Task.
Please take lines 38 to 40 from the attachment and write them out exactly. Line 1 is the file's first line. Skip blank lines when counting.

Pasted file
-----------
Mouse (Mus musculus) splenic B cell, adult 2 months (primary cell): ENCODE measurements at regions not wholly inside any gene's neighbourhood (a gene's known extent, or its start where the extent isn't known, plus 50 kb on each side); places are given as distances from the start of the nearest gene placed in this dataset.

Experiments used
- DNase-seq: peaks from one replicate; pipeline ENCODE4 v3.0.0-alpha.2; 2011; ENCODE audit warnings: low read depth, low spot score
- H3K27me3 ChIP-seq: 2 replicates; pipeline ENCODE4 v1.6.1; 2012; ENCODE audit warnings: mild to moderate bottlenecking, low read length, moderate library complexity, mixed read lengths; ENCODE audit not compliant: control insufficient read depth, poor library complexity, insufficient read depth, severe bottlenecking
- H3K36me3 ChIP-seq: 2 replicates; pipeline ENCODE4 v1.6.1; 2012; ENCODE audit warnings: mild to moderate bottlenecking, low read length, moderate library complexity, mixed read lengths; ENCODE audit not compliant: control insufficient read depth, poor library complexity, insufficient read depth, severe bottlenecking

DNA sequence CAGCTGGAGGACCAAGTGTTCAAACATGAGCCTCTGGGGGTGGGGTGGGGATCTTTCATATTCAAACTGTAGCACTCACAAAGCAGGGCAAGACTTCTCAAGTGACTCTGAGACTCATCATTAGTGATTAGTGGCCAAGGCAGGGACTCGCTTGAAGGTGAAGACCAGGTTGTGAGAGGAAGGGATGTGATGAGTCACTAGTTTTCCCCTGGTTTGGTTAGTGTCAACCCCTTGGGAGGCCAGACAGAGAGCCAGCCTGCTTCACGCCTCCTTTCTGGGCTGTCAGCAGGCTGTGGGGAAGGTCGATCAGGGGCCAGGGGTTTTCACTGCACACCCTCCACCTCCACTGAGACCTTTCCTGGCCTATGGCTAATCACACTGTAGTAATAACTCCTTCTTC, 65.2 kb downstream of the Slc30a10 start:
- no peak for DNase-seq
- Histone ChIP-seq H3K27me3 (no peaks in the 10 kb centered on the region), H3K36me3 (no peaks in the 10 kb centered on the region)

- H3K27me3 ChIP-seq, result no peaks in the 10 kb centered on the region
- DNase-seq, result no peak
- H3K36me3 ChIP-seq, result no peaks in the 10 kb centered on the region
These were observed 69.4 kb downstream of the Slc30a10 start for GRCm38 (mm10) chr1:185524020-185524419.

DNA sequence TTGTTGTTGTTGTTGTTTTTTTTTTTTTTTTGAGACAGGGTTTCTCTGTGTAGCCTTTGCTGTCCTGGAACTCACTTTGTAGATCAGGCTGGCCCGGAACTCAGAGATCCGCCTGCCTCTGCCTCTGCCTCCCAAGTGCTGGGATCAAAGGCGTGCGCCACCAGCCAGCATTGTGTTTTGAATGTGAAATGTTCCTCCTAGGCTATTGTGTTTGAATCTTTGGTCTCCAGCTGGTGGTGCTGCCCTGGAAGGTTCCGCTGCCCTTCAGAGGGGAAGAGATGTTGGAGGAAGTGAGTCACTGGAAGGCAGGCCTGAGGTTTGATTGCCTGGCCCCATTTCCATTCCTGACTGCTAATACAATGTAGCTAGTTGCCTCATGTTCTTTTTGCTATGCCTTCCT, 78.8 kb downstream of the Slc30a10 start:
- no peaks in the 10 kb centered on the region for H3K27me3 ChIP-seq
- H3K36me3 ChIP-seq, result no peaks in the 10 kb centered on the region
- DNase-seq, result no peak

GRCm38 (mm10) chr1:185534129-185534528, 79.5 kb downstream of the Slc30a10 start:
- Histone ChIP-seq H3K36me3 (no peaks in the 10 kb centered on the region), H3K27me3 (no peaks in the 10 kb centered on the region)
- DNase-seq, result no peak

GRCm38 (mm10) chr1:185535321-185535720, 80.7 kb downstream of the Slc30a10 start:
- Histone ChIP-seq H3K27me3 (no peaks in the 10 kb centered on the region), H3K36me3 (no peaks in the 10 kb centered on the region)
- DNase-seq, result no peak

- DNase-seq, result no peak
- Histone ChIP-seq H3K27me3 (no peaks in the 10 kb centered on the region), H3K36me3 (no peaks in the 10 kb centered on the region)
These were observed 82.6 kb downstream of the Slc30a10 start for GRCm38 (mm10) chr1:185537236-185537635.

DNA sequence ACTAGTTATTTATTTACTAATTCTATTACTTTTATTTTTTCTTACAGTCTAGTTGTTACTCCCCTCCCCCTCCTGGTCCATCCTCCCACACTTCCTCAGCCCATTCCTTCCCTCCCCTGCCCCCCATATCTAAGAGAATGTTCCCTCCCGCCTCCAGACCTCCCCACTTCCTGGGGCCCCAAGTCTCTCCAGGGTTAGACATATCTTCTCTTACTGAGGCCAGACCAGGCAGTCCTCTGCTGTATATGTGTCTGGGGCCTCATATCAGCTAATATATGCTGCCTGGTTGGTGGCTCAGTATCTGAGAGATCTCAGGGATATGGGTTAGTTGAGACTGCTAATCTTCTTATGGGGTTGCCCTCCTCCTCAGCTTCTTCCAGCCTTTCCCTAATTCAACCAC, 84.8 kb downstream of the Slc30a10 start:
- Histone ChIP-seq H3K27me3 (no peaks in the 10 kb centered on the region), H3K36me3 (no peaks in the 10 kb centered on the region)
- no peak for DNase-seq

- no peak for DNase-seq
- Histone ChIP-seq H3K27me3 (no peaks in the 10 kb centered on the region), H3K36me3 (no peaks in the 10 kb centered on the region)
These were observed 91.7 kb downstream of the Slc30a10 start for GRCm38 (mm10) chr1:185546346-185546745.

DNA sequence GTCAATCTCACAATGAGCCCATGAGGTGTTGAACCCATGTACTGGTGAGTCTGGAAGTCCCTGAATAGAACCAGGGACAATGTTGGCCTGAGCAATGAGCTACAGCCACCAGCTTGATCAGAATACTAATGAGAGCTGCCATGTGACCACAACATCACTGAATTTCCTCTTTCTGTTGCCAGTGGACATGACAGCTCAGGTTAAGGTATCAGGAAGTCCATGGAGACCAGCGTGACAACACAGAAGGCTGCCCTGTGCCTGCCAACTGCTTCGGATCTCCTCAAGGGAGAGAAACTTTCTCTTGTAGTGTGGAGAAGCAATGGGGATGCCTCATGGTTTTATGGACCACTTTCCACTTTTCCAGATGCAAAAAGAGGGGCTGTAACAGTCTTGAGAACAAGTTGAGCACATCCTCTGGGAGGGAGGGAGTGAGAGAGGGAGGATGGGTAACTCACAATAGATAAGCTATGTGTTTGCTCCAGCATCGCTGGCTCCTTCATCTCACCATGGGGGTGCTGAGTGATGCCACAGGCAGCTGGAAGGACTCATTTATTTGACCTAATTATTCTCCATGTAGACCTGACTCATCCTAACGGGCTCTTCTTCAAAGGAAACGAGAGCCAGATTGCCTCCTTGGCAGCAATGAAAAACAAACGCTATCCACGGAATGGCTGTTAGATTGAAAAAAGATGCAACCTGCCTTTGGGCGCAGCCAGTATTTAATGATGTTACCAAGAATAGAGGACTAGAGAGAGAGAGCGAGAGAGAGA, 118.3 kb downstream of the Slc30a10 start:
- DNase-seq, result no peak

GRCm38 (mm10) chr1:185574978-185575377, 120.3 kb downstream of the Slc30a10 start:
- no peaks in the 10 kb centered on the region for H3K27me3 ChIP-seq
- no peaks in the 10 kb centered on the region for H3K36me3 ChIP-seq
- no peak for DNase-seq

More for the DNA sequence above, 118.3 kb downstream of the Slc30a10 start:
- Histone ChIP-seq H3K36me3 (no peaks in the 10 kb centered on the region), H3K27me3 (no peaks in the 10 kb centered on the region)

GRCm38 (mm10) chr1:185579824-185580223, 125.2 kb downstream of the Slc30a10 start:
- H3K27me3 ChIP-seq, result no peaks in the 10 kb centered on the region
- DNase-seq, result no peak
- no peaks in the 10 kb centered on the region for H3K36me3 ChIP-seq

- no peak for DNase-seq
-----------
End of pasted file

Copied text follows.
More for the DNA sequence above, 118.3 kb downstream of the Slc30a10 start:
- Histone ChIP-seq H3K36me3 (no peaks in the 10 kb centered on the region), H3K27me3 (no peaks in the 10 kb centered on the region)

GRCm38 (mm10) chr1:185579824-185580223, 125.2 kb downstream of the Slc30a10 start: